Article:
We are continuing to explore the dimensions of Archivorum through the eyes of the people directly involved in the emergence of the space. Today we are talking with Babs Haenen, the artist creating a façade for our new headquarters.
Babs Haenen is an artist working with clay and specializing in porcelain. Born in the Netherlands, she graduated from the Gerrit Rietveld Academy in Amsterdam in 1979. Since then, her works have made it to the permanent collections of top-tier galleries and museums such as Stedelijk Museum in Amsterdam, Cooper-Hewitt Museum and The MET museum in New York, and many more around the globe. Babs’ creative path too, has defied borders and crossed continents. From 2010 to 2018, she has been partly living in Jingdezhen - a city of porcelain tradition, where she had the opportunity to come into contact with this very far and fascinating culture.
When approaching the façade of the Archivorum building, Babs Haenen found herself referring to the tradition of using porcelain and glazed brick and its modern iterations:
‘I have done architectural projects since 1998 when I was asked to develop a tile that was produced with Koninklijke Tichelaar Makkum, the oldest company in the Netherlands to date. I also participated in the restoration of Stadsschouwburg Haarlem (City Theatre), and, just like Archivorum, it is a good example of how history continues nowadays. Similar to the Archivorum building, there was the old façade which was made in 1920, designed by the artist Leon Senf and produced by the Porceleyne Fles. For the restoration project, the architect Erick van Egeraat asked me to design a porcelain cladding for the building.’
Babs Haenen’s façade for Archivorum will contain both small grains and large pieces of porcelain, tests she made for her artworks, as well as previously left out pieces that she had collected throughout 42 years of her work. The façade will become a living archive of the artist. It will represent not only her works in the form of broken tiles but also the principle of the artist: uniqueness. Remembering her first encounter with architecture in 1998, Babs notes that during her work for the Stadsschouwburg Haarlem, a unique glaze color, combination of cobalt and copper chlorides created an artwork that can’t be repeated.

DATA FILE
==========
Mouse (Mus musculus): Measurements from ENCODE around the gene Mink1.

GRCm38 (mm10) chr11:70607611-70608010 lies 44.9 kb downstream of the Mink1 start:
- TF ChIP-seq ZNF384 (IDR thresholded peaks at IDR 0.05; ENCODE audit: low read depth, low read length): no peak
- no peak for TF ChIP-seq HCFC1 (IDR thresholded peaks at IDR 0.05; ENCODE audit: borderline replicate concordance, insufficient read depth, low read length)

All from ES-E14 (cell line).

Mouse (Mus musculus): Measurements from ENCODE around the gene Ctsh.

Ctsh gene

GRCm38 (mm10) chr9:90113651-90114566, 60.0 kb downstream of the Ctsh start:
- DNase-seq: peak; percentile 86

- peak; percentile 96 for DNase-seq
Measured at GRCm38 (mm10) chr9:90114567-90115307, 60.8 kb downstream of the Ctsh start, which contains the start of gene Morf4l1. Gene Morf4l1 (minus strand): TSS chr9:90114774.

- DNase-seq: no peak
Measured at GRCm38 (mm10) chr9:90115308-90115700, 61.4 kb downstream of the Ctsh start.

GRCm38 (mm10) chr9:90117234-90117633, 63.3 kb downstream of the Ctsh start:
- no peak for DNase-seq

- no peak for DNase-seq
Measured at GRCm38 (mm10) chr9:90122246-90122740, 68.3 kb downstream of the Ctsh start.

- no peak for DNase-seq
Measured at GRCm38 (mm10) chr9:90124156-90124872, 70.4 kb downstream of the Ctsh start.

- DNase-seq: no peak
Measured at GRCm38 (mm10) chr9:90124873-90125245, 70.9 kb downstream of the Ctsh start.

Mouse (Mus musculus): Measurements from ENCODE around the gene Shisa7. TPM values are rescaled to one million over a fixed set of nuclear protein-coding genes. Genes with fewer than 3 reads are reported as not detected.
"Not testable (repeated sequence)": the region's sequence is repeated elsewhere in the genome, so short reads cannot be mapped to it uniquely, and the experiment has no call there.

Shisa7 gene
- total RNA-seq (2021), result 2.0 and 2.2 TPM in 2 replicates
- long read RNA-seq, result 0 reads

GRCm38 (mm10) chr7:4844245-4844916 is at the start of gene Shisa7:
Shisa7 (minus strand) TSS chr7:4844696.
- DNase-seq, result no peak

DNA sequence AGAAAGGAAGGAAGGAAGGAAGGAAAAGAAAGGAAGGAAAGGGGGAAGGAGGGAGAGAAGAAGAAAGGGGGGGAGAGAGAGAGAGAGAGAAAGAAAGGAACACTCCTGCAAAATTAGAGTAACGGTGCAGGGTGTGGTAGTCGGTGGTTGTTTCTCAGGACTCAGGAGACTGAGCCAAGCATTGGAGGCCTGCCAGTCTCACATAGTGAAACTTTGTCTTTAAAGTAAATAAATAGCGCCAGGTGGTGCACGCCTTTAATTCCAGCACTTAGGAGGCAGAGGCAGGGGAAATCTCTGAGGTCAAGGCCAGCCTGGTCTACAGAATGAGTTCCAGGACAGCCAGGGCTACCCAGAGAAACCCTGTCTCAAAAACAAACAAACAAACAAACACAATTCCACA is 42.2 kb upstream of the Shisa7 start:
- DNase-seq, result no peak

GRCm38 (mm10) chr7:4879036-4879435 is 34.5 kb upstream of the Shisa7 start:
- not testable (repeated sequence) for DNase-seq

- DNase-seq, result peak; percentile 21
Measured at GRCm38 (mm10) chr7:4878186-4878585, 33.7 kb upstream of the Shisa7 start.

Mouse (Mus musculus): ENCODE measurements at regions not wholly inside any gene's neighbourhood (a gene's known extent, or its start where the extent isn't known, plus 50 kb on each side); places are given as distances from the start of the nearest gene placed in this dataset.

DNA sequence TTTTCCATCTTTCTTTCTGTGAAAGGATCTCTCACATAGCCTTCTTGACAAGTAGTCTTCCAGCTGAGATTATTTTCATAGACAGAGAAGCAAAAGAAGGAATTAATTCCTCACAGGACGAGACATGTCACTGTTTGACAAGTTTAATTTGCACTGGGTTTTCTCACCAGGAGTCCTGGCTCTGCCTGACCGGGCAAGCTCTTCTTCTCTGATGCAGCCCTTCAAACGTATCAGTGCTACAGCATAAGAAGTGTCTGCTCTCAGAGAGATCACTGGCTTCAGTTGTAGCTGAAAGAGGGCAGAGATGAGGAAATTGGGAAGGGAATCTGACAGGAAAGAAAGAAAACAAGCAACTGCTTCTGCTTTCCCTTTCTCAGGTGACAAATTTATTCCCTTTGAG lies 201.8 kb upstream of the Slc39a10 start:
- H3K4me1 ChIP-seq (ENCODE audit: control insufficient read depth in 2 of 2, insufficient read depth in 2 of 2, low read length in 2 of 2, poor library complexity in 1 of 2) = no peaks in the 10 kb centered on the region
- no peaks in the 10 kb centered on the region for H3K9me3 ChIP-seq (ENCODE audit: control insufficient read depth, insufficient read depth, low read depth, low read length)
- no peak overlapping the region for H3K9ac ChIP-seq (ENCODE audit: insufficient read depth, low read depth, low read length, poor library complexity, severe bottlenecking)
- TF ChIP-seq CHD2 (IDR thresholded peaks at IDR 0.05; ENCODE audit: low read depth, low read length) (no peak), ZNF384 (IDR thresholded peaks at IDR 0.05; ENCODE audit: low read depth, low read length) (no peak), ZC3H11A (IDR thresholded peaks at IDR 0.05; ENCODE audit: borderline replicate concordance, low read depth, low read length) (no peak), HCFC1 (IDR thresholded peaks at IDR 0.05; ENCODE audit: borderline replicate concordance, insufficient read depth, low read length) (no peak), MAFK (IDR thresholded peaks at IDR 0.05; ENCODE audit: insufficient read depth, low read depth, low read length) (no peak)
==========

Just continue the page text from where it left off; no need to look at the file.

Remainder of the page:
Babs thus praises the Archivorum building and its porcelain-incrusted façade as part of the returning tradition:
‘In the Netherlands, we have famous buildings done with glazed bricks, like the Amsterdamse School and Art Nouveau wall tableaus. We are known for this. As you know, for years, it was all glass and metal and concrete and it's interesting, in the whole world now, ceramics, using clay, touching clay is a hit. Not only in Europe but also in America you now see artists making plates, making vessels. And you have to think I’ve grown up in a culture where ceramics was low, and painting was on the top’.
Babs continues with other examples from the industry like a sudden rise of West Coast Ceramics. In the 1960s and 70s, ceramics, mostly non-functional ceramics and names like Peter Voulkos and Robert Arneson, became a vital part of the Funk art movement. Babs notices how it is now resurfacing again in the galleries and auctions.
Theorizing the reasons behind such a shift, Babs focuses on the importance of touch and how it is becoming more meaningful for both art lovers and art makers:
‘We want to feel, we want to touch again. The Netherlands is very minimalistic. When I studied at the Rietveld you had Art, Applied Arts and Design. Most students wanted to become a conceptual artist. And I said “I am a maker” and I think there’s a difference between a maker and a conceptual artist. But now I see that the making became more and more important again’.
For the Archivorum façade, the combination of touch and color will become an important part as Babs notes:
'My artwork, you want to touch. Because I was a dancer and only entered the field when I was 27, movement is very important but also touch. I work with white porcelain because I can make any color I want. As a painter, I can combine several colors. When I saw the paintings of Rothko, I thought ‘How can I do it with ceramics?’ I wanted to fade one color into another not with sharp lines but shading them away. [For Archivorum], I had a painting in mind. Johanna had Rousseau in mind, I had Bonnard in mind. And because I saw this wonderful painting of Bonnard, ‘The Studio with Mimosa’, I wanted to add yellow. It’s nice, it’s in the garden. The architecture of Archivorum, I see it as a secret garden’.
The façade of Archivorum is not far from completion. Once done, it will be a unique secret garden in the heart of Berlin, on the edge between remembering the past and creating the present.
Until Archivorum opens its doors for the public, we will continue introducing it through people, concepts, and spaces that formed Archivorum as an idea. Stay tuned!